At 10 a.m. yesterday there was a 4.5 magnitude tremor in Caracas and the country’s central region. The epicenter was 9 km to the north of Vargas state.

But the real earthquake was revealed by the people of Econométrica shortly afterwards, estimating inflation for August at 32% “pushed by a new increase of prices of food and non-alcoholic beverages,” which makes it the highest monthly inflation in Venezuelan history.

Yesterday we took to the streets again with signs representing our dead and political prisoners, with the piloneras singing, with our faces bare in the warm afternoon, united in our peaceful protest against a repressive government, against dictatorship. It was a brief and heartfelt march, a simple and necessary event.

We go on.

3 COMMENTS

  1. “He dismissed the report as unfounded and biased, arguing that it wasn’t requested by any appropriate authority.” That from the diplomatic jefe, Jorge Valero.

    As if the UN doesn’t have the “authority” to issue a report without a “request” from the Chavistas. This is starting to sound like a caliphate, as in Isis, which respect and acknowledge no authority but their own.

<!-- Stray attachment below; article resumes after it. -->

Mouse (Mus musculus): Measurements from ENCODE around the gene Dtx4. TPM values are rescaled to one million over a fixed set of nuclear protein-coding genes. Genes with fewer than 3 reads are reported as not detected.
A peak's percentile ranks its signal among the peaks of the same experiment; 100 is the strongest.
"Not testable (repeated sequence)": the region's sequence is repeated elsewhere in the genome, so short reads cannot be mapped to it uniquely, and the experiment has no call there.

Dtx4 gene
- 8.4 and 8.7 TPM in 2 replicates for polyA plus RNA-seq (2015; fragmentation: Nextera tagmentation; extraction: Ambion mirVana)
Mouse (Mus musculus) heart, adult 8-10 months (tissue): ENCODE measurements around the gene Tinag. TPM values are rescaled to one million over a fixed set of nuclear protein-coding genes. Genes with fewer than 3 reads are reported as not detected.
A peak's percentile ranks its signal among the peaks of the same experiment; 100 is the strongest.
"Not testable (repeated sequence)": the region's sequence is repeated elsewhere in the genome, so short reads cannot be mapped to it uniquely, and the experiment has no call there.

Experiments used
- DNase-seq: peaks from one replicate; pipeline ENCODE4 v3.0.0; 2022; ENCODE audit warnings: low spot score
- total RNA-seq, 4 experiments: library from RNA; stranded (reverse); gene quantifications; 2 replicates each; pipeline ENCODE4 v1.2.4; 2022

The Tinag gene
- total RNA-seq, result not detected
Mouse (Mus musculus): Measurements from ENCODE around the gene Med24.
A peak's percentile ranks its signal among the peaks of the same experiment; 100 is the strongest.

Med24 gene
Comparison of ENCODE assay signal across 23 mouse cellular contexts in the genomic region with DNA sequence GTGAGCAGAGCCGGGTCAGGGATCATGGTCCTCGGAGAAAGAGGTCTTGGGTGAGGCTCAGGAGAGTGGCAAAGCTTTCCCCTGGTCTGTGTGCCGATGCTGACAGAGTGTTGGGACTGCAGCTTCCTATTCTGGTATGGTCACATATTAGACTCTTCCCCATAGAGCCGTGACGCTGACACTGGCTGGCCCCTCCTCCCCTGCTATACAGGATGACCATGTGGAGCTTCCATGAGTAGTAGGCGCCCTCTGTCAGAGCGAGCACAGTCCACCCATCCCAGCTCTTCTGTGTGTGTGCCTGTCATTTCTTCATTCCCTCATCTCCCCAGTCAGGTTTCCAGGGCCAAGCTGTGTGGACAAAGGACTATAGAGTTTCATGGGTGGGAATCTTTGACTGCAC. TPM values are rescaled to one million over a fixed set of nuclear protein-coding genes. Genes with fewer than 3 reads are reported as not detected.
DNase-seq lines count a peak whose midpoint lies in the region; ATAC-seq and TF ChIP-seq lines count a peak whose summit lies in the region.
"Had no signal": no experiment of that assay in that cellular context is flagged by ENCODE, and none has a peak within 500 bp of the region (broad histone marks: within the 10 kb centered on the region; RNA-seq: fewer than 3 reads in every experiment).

These folks still believe in impunity, as the walls come tumbling down …

  2. I was in Batton Rouge when Hurricanes Katrina and Rita hit and witnessed the whole disaster and its aftermath. All I have to say is that in Venezuela millions more of your people are already living in worse conditions than the gringos affected by the storm. Your money is better served on your own people.

    Furthermore, getting back to Katrina and Rita, it came to a point where so many people wanted to help it just became annoying.

    Americans have no problem taking care of their own. Southern Texas will be just fine in less time than you are led to believe (so take all the doom and gloom on CNN with a grain of salt). Two weeks after Rita I was down on Bourbon Street and Frenchman Street and businesses were open and people getting back to the hard work of rebuilding their lives and the economy.

    BTW American football player JJ Watt raised 10 million in a couple of days. The gringos will be just fine and we are a country who (despite a few f#&k ups by bureucrats in FEMA) in general do a great job of taking care of our own.

    Venezuela giving 5 million to El Imperio is just pure show. I really think there is something sinister at play and they are hoping the Americans will reject it so they can parade that all over Telesur for a day or two.

    Really, 5 million bucks would help out much more in Venezulea where the people have been living worse than the refugees in Southern Texas for years now.

    That is what should be the talking points in the opposition press in Venezulea.